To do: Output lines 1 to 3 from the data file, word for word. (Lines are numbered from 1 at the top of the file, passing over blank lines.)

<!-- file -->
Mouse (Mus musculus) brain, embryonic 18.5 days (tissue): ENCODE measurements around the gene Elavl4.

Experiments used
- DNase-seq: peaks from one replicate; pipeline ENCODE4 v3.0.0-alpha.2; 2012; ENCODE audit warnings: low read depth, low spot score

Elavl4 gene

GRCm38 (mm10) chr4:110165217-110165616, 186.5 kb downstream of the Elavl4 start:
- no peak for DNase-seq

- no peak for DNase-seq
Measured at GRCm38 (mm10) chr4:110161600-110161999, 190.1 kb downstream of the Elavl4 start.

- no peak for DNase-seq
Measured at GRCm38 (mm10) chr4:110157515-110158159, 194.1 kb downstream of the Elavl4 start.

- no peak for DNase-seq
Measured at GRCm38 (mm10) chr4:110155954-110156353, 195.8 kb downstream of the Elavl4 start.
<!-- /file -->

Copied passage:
Mouse (Mus musculus) brain, embryonic 18.5 days (tissue): ENCODE measurements around the gene Elavl4.

Experiments used
- DNase-seq: peaks from one replicate; pipeline ENCODE4 v3.0.0-alpha.2; 2012; ENCODE audit warnings: low read depth, low spot score